Dr Arthur Logan Turner gave his lecture at the Hall of the Royal Society of Medicine on the 1st of November 1923. His lecture looks at how laryngology has been taught in the past, from the days where the head of laryngology in hospitals either didn’t exist or was filled by a doctor of a different specialty, and also explores how it should ideally be taught in the future. To do this, the lecture looks both at how medical students should ideally be taught to how the consultants themselves should improve their own education to help teaching.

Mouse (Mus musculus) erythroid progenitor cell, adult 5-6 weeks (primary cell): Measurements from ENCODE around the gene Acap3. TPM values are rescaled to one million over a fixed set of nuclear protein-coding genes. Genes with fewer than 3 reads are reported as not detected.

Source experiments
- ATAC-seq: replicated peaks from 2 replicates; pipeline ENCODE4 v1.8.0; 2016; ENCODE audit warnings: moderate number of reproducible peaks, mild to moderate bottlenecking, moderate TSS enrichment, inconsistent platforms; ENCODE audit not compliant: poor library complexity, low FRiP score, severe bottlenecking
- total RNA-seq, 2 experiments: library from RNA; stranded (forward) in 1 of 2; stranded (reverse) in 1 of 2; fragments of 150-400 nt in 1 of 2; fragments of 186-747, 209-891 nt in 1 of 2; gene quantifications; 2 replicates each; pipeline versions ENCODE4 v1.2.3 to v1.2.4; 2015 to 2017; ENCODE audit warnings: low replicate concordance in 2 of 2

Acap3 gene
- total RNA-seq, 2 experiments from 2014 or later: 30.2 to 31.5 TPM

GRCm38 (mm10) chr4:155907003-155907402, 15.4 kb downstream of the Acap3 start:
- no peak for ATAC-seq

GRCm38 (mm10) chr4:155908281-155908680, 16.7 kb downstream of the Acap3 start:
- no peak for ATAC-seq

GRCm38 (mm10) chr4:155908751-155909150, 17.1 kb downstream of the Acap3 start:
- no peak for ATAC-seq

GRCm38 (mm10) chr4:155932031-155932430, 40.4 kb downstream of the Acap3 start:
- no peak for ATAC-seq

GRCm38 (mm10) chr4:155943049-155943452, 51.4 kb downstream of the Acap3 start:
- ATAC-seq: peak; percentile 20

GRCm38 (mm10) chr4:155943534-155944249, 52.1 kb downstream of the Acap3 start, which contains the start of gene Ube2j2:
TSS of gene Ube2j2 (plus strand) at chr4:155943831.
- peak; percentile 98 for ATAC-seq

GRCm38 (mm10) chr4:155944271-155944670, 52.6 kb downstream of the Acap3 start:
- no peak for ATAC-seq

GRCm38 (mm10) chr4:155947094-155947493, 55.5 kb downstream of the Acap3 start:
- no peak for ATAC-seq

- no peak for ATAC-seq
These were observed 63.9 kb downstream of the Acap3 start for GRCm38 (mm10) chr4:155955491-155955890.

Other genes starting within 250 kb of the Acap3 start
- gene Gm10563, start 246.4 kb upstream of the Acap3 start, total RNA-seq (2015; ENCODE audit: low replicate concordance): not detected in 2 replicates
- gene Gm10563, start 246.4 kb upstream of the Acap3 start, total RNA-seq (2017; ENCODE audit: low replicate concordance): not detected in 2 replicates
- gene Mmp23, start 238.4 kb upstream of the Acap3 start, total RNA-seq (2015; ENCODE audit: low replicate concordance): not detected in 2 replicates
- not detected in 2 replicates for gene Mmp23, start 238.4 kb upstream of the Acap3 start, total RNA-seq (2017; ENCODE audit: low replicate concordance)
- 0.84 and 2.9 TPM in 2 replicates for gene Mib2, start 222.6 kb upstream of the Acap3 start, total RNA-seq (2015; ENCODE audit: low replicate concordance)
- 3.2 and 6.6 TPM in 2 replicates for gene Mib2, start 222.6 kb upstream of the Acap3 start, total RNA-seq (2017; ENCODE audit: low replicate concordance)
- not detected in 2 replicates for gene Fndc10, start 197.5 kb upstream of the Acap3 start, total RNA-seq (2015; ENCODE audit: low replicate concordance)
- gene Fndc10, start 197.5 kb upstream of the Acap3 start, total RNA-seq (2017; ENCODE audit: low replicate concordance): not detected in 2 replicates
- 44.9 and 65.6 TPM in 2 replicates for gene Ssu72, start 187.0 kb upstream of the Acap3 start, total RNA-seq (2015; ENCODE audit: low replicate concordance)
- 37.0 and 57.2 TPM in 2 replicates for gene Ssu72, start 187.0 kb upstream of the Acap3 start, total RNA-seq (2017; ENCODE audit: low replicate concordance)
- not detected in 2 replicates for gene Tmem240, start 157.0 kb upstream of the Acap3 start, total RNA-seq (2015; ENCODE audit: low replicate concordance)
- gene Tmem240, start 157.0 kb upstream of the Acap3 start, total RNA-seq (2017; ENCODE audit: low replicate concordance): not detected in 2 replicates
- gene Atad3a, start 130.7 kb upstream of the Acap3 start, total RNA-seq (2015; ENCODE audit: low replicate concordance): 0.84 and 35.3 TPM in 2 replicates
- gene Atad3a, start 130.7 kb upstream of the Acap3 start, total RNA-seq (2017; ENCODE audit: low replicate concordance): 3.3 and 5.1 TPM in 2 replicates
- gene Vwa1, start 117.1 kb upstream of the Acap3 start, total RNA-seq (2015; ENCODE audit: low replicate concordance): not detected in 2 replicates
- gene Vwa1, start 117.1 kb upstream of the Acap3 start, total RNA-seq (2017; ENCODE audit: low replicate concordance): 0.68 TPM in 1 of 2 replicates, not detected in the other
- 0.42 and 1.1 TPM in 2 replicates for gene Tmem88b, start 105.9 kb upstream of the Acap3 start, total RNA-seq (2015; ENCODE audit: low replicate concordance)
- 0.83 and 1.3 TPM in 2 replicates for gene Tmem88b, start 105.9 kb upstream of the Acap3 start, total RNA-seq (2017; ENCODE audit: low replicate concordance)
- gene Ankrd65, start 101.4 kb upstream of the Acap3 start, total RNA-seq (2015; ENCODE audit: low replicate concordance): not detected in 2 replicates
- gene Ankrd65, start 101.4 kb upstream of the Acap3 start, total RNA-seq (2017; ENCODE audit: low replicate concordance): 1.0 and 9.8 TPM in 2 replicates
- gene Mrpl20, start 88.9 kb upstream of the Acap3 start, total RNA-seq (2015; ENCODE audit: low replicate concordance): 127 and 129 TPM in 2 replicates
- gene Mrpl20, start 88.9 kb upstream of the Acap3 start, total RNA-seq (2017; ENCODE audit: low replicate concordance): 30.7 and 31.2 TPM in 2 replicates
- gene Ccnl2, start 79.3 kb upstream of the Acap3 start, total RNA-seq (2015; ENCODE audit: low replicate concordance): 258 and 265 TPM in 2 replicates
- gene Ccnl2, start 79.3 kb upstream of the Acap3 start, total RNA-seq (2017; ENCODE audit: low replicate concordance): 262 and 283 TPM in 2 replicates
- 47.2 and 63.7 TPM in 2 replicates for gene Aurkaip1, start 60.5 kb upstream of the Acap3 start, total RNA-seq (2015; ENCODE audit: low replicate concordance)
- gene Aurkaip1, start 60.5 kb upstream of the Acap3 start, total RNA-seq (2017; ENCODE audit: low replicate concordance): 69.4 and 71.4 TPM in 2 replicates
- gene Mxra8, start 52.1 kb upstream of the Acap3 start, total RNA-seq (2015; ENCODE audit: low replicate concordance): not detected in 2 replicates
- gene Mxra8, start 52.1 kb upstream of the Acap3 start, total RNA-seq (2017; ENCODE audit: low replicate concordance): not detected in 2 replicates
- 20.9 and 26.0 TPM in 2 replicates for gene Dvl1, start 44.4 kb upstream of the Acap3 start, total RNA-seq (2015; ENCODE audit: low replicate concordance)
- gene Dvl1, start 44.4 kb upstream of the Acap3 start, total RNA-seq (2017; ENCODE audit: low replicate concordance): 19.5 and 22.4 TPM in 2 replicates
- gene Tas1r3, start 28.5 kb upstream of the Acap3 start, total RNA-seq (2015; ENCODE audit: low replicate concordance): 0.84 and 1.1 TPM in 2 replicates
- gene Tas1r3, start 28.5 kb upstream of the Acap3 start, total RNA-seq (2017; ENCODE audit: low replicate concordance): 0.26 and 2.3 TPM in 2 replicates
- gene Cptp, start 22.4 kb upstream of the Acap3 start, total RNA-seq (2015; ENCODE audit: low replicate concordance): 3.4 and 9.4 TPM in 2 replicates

Journal article version of the lecture
Turner was born in 1865 in Edinburgh and went on to become an internationally renowned surgeon. He played a prominent role in a number of Societies, including his time as President of the Royal College of Surgeons of Edinburgh and President of the Laryngology and Otology Sections of the Royal Society of Medicine.